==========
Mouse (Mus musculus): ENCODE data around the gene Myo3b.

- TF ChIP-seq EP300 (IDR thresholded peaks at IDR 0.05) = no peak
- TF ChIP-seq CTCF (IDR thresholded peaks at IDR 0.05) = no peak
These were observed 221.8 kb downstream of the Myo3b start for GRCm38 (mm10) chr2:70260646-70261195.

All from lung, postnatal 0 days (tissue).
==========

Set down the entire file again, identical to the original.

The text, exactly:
Mouse (Mus musculus): ENCODE data around the gene Myo3b.

- TF ChIP-seq EP300 (IDR thresholded peaks at IDR 0.05) = no peak
- TF ChIP-seq CTCF (IDR thresholded peaks at IDR 0.05) = no peak
These were observed 221.8 kb downstream of the Myo3b start for GRCm38 (mm10) chr2:70260646-70261195.

All from lung, postnatal 0 days (tissue).